ROCK / A legend in their lunchtime: Thirty years ago this month, four young lads from Rutland released their first single. The rest is history. Neil Innes talks to Ron Nasty of the Rutles

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The Independent Culture
Nasty: 'This isn't gonna take long is it?'

Innes: 'No, no, just a few questions. They say that if you can remember the Sixties - you weren't really there . . .'

Nasty: 'Neither was I. It was another Time and Space . . . was it really 30 years ago? Back then, no one who was anyone had ever lived that long. Teenagers had only just been invented - we'd 'never had it so good' - no National Service, plenty of jobs, and only the barest whiff of Sexual Politics.'

Innes: 'What about Free Love and Love-ins and all that?'

Nasty: 'Free Love? Yeah, that was a good one] The basic idea was that any 'groovy' young man in tight trousers who could grow his hair, play the guitar and sing, could then take his pick of the adoring young women who threw themselves at him - or otherwise made themselves available - 'make love not war' to four or five of them and then sod off in the van. It was the only way to stop the screaming.'

Innes: 'How did they 'otherwise make themselves available'?'

Nasty: 'Well, you know . . . they used to break into the hotels, hide in the wardrobe, or under the bed, hang about outside the house, that sort of thing . . . they were very ingenious. Of course, some of them didn't make it and ended up with the roadie - or some complete stranger who maybe looked a bit like somebody 'famous' - you know, the hair was the same, or maybe the nose . . .'

Innes: 'You certainly had lots of imitators. But what about the early days, before your phenomenal success? Does it seem like only yesterday?'

Nasty: 'No way] Looking back, I dunno how we did it] We all just piled into the back of a grotty van and 'aggravated the gravel' - we didn't really have any plans for making it big - not then anyhow, we just wanted to have a good time and look like Elvis.'

Innes: 'But you did make it big - really big. How did that come about?'

Nasty: 'After Germany. We'd been playing in Hamburg and foolin' around with writing our own songs - like 'Goose-Steppin' Momma' and 'Blue Suede Schubert' - back in England, when Leggy discovered us in a cellar, we'd already written 'Hold My Hand' and 'I Must Be In Love'.'

Innes: 'Leggy Mountbatten was your manager and got you your first recording deal - what did he see in you? Was it the music?'

Nasty: 'No . . . it was the trousers. Leggy was really into all that, you know, the look, the image.'

Innes: 'That's when you really took off, a string of Number 1s in the hit parade, Rutle-Mania, films, MBEs . . .'

Nasty: 'Yeah, we were everybody's darlings - even old people liked us.'

Innes: 'But then the 'image' changed - why was that?'

Nasty: 'We were all shagged out. We couldn't tour any more because of the screaming - nobody could hear us, we couldn't hear ourselves] It was like we couldn't go out to play until our 'Tea had gone down'.'

Innes: 'Ah yes, the Tea . . . what turned you on to that?'

Nasty: 'Are you serious? Everybody knows that a nice pot of Tea helps you relax and unwind - and what's wrong with a nice biscuit to go with it?'

Innes: 'But didn't you start dressing up colourfully - and writing different sorts of songs - like 'Double-Back Alley' and 'WC Fields Forever'?'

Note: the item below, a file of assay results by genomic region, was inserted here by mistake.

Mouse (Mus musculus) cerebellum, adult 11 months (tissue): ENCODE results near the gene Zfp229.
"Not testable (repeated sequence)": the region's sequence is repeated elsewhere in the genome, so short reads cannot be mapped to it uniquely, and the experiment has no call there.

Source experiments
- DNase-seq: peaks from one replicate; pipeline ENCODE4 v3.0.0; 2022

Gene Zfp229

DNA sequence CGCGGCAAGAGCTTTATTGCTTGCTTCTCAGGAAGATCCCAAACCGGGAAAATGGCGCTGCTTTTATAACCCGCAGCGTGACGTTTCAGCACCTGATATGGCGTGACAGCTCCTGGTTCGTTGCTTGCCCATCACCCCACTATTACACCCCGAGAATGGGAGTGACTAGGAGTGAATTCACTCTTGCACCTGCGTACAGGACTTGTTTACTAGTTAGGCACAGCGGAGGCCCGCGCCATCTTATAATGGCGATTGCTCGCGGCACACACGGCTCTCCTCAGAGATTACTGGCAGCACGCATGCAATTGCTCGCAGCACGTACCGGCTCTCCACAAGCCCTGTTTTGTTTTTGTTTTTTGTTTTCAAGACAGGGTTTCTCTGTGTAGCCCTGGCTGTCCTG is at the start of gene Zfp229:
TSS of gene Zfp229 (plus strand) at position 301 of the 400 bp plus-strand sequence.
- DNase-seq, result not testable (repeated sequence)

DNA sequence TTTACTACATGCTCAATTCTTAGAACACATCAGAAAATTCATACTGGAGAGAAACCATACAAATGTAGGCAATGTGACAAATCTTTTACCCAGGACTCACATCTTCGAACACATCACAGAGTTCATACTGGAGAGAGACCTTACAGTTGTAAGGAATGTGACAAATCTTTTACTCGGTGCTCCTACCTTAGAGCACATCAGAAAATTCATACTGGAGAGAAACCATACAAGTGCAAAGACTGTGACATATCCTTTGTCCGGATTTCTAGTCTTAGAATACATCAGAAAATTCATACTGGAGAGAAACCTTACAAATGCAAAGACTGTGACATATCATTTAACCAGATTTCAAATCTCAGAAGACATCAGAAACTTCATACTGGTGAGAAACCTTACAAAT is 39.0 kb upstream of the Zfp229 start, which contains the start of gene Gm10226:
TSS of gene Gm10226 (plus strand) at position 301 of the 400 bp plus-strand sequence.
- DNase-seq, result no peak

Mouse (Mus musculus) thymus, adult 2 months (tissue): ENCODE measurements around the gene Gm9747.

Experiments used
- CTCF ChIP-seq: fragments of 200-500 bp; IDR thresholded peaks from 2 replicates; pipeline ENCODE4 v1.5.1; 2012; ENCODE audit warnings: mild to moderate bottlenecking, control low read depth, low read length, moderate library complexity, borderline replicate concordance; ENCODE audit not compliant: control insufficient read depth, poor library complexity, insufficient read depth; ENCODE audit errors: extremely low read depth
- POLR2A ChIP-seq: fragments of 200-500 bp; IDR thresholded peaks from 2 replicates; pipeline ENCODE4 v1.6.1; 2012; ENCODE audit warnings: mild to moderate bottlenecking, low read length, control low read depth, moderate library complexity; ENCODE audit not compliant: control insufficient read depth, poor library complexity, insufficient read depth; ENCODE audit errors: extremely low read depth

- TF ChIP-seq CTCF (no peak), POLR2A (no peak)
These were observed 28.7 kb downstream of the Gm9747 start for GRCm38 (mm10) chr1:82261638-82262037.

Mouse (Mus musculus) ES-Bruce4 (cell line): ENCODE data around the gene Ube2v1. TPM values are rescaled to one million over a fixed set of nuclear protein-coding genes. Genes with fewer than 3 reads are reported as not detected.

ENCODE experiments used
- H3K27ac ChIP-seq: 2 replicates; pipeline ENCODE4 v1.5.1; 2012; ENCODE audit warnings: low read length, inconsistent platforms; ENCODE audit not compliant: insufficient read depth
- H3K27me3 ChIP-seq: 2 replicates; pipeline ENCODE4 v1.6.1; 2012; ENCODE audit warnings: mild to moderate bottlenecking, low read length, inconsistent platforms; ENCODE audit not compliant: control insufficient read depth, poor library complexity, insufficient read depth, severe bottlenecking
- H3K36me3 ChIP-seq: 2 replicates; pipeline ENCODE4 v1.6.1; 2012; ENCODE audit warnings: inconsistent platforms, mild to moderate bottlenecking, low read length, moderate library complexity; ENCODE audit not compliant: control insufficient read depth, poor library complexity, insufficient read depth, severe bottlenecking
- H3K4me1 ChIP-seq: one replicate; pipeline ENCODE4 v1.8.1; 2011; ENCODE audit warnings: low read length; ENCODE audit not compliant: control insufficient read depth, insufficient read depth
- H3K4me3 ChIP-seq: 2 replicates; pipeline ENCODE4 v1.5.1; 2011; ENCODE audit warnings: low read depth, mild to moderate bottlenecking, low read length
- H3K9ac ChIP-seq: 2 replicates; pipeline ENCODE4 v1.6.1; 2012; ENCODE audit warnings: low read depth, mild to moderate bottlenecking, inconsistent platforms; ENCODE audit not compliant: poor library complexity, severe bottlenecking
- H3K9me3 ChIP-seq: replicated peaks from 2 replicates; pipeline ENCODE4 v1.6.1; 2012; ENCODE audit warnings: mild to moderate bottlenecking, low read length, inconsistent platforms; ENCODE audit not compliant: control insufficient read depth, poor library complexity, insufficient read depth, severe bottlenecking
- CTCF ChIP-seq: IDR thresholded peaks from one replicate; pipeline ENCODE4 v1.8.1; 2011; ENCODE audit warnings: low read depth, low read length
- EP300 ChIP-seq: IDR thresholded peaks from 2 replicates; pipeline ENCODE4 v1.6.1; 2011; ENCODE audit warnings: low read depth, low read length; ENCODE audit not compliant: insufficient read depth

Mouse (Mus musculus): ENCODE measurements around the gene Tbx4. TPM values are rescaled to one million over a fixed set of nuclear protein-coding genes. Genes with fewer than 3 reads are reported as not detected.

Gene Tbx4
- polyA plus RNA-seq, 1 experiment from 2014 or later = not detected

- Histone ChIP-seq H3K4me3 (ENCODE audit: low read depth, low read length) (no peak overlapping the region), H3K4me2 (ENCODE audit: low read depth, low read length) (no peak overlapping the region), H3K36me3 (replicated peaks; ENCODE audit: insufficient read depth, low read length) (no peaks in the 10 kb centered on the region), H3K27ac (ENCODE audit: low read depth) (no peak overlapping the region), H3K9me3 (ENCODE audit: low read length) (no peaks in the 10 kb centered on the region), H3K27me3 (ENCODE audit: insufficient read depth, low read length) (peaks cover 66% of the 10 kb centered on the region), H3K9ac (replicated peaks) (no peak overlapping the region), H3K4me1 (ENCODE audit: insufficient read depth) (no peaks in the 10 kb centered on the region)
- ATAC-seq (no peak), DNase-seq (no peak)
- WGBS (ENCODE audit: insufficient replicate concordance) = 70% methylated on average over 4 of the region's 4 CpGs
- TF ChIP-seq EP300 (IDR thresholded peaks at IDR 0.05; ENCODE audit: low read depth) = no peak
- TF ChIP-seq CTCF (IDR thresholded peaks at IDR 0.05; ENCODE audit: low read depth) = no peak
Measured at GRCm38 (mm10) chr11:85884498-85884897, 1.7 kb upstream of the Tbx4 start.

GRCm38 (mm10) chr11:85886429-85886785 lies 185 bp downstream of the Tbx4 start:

Nasty: 'So what? I don't recall anyone complaining about Sgt Rutter - it sold zillions.'

Innes: 'Oh indeed - it was a landmark. It changed the whole recording industry - it was the first concept album - the face of pop would never be the same again.'

Nasty: 'Lots of people had Tea and biscuits . . .'

Innes: '. . . the interwoven melodies - the flowing tapestry of lyrics - sparkling with images that danced like sunlight on water and stuck in your brain like a toffee in a handkerchief . . .'

Nasty: 'I don't remember that]'

Innes: ' . . . and then came 'The Tragical History Tour' - who can forget songs like 'I Am The Waitress', 'The Fool On The Pill' and 'Your Mother Should Go' . . .'

Nasty: 'Ah] That was mostly Dirk, he was really keen on . . . '

Innes: ' . . . even Stig, 'the quiet one', wrote songs like 'Nevertheless': 'make the most of it, make the most of it - Nevertheless]' - he was all musician - and dear old Barry, with his 'Living In Hope' - OK, he could just about hold a tune, but nobody could thump a tom-tom like him . . .'

Nasty: 'I've had enough of this . . .'

Innes: '. . . and yes] There was the world-wide live TV hook-up, when you chewed gum and sang 'Love-Life' - with all the balloons and confetti, the girls and the orchestra - all the beautiful people were there - clapping along and singing 'Love is the meaning of Life, Life is the meaning of Love' over and over again it brings a lump to the throat - just to think of it. Even now, so many owe so much to so few.

'The Rutles, four war babies who grew up in an ugly duckling world that was just about to see its new reflection. They sang songs and made people smile. The future was a million miles away . . . Or was it? 'See How The Good Times Roll' always haunts me . . . 'like ice in a drink, invisible ink, or dreams in the cold light of day . . . the children of rock'n'roll never grow old, they just fade away . . .'

'Don't you think so Nasty? Well, of course you do, after all, you wrote it . . . Nasty? where are you? Sorry if I went on a bit . . . Nasty? Wait for me . . . '

The Rutles In All You Need Is Cash is available on Telstar Video.

(Photograph omitted)